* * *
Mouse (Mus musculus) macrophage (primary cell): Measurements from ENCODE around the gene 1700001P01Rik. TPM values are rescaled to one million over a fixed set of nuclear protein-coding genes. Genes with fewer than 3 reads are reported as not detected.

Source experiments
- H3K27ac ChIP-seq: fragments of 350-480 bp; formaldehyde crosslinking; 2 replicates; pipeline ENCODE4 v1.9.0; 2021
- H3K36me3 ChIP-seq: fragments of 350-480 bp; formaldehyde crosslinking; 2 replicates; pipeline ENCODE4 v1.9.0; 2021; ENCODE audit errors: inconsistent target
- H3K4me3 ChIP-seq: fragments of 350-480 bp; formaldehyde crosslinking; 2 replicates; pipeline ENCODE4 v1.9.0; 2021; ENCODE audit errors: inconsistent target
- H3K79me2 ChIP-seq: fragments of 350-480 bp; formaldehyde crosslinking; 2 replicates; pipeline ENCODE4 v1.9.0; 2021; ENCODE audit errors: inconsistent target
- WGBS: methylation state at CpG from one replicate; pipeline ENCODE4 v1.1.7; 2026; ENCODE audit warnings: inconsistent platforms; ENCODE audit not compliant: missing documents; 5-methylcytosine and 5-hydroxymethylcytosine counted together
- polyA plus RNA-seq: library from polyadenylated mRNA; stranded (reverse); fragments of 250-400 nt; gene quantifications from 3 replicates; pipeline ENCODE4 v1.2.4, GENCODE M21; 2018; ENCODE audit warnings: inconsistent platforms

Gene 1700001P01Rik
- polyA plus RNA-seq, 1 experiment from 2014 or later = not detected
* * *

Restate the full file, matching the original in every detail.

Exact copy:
Mouse (Mus musculus) macrophage (primary cell): Measurements from ENCODE around the gene 1700001P01Rik. TPM values are rescaled to one million over a fixed set of nuclear protein-coding genes. Genes with fewer than 3 reads are reported as not detected.

Source experiments
- H3K27ac ChIP-seq: fragments of 350-480 bp; formaldehyde crosslinking; 2 replicates; pipeline ENCODE4 v1.9.0; 2021
- H3K36me3 ChIP-seq: fragments of 350-480 bp; formaldehyde crosslinking; 2 replicates; pipeline ENCODE4 v1.9.0; 2021; ENCODE audit errors: inconsistent target
- H3K4me3 ChIP-seq: fragments of 350-480 bp; formaldehyde crosslinking; 2 replicates; pipeline ENCODE4 v1.9.0; 2021; ENCODE audit errors: inconsistent target
- H3K79me2 ChIP-seq: fragments of 350-480 bp; formaldehyde crosslinking; 2 replicates; pipeline ENCODE4 v1.9.0; 2021; ENCODE audit errors: inconsistent target
- WGBS: methylation state at CpG from one replicate; pipeline ENCODE4 v1.1.7; 2026; ENCODE audit warnings: inconsistent platforms; ENCODE audit not compliant: missing documents; 5-methylcytosine and 5-hydroxymethylcytosine counted together
- polyA plus RNA-seq: library from polyadenylated mRNA; stranded (reverse); fragments of 250-400 nt; gene quantifications from 3 replicates; pipeline ENCODE4 v1.2.4, GENCODE M21; 2018; ENCODE audit warnings: inconsistent platforms

Gene 1700001P01Rik
- polyA plus RNA-seq, 1 experiment from 2014 or later = not detected